Shale boom buoys support businesses, services – Oil

From steel pipe manufacturers to companies that produce sand and gravel, the U.S. shale boom is buoying businesses far removed from the oil and gas fields, a new study finds.

These companies are benefiting from the huge investments needed to explore, produce, process and transport oil and gas unlocked from previously inaccessible dense rock formations through advances in hydraulic fracturing and horizontal drilling, according to the findings by Houston-based energy analyst firm IHS.

The boom has been most generous to companies working in states with the most oil and gas activity, but the economic boost has also trickled down to steel-makers and machine tool manufacturers based in regions with no production, the report said.

And companies with no experience in the energy industry are thriving, with businesses being created to meet the industry’s demand for new services, such as supplies for water and sand which are injected underground during hydraulic fracturing to crack and prop open rock formations to extract oil and gas.

In 2012, unconventional production supported 524,000 jobs in industries that support the the energy industry, either directly or indirectly, the report found. These supply chain industries are expected to continue to add jobs in the coming decade, with IHS predicting that the shale boom will sustain 757,000 jobs in 2025.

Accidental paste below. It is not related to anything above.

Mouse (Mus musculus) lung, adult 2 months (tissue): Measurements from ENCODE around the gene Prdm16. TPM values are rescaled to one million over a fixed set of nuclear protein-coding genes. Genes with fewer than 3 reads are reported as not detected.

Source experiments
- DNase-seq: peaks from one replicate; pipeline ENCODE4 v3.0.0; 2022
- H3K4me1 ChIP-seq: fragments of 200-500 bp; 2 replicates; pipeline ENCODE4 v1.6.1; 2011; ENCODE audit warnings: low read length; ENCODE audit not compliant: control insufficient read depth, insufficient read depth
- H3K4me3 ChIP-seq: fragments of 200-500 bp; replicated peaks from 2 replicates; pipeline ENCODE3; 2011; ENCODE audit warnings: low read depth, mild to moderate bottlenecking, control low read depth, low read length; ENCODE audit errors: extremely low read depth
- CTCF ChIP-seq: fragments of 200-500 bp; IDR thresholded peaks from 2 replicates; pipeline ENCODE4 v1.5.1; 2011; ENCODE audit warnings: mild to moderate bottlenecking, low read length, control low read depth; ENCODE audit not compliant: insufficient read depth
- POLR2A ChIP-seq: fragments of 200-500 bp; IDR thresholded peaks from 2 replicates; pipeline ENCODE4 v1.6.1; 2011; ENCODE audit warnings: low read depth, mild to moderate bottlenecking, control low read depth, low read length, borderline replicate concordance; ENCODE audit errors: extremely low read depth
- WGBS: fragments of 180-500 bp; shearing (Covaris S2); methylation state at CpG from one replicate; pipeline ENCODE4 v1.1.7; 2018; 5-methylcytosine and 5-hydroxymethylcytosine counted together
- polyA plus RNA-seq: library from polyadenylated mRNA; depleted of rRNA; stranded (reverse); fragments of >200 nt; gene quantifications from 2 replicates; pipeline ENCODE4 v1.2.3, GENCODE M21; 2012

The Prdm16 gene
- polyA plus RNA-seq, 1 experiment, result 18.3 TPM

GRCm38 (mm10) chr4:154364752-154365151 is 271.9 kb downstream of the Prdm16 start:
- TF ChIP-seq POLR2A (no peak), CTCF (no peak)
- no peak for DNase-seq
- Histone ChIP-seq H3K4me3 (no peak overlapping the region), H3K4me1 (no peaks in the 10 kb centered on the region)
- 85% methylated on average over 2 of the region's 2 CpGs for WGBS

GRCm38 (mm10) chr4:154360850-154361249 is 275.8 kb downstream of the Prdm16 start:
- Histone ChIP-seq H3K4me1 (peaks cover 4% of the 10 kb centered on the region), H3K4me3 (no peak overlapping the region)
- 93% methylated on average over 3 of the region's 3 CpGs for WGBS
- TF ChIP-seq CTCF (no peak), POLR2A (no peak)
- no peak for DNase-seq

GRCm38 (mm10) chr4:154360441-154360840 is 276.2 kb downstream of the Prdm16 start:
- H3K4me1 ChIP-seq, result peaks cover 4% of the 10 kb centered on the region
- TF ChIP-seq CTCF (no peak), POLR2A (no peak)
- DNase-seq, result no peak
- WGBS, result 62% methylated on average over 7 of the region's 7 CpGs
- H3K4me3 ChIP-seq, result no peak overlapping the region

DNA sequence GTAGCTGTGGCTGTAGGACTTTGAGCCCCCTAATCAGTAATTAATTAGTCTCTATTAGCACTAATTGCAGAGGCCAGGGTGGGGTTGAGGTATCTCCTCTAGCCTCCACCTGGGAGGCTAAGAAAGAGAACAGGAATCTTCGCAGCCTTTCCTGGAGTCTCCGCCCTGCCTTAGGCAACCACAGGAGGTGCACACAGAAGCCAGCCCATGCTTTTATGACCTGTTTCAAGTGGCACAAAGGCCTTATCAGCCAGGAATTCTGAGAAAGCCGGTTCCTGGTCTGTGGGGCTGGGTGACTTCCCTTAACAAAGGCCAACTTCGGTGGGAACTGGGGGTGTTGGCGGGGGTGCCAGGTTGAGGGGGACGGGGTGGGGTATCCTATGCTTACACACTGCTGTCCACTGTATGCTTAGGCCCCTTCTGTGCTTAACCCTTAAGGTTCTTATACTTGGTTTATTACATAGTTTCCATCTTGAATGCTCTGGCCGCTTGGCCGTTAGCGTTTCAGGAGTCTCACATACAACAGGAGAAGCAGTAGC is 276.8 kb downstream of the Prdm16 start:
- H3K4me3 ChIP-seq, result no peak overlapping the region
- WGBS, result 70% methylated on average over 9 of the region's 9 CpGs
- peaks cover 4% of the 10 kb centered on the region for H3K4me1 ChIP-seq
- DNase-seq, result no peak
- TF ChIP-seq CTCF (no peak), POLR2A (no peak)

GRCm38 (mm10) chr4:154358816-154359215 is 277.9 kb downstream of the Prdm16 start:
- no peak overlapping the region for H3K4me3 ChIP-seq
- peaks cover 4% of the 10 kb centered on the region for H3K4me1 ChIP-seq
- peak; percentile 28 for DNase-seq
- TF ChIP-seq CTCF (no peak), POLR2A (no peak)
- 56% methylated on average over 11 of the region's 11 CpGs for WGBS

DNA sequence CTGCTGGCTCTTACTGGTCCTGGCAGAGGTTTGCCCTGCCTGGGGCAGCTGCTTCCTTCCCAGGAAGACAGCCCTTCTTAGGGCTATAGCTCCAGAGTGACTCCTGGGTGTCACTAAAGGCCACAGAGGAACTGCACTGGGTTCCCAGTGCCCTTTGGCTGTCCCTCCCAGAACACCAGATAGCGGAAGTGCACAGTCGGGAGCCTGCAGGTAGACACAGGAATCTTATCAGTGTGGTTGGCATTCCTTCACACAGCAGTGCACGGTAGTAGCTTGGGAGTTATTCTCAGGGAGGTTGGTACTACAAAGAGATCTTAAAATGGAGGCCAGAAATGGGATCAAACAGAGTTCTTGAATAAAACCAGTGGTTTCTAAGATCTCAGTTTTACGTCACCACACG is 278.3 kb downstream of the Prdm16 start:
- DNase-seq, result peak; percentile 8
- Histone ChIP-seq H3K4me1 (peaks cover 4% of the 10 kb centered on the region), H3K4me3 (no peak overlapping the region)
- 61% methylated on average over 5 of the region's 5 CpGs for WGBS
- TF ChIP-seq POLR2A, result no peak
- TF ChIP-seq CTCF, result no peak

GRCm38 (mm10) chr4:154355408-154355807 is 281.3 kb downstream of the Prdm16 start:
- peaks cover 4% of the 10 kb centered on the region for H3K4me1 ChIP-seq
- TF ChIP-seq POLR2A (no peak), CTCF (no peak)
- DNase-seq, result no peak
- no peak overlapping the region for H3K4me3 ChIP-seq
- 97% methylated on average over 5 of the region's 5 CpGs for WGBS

Beyond job creation, a surge of new drilling activity is pumping money back into the economy, IHS said, estimating that supply chain companies will contribute more than $16 billion in government revenues next year, up from $13 billion in 2012.

“The growth in unconventional production has become an important source of economic activity for these industries at a time when many of their other primary markets were experiencing decline as a result of the Great Recession,” Brendan O’Neil, managing director of consulting for IHS Economics and Country Risk, said in a statement.

The study is the latest by IHS as it seeks to quantify the economic contributions sparked by the U.S. energy renaissance. Unconventional oil and gas activity has bolstered the nation’s oil production by 50 percent since 2008 and helped thrust the U.S. into its position as the world’s leading natural gas producer. The industry has been trying to convince lawmakers that the shale boom has created far-reaching economic benefits that can be felt across the nation.

Two weeks ago, the American Petroleum Institute, an industry trade group, unveiled a survey showing that oil and gas companies hired nearly 30,000 supply vendors, including accountants, information technology assistants, uniform manufacturers, portable restroom providers and restoration firms. Texas led the survey with 11,033 vendors.

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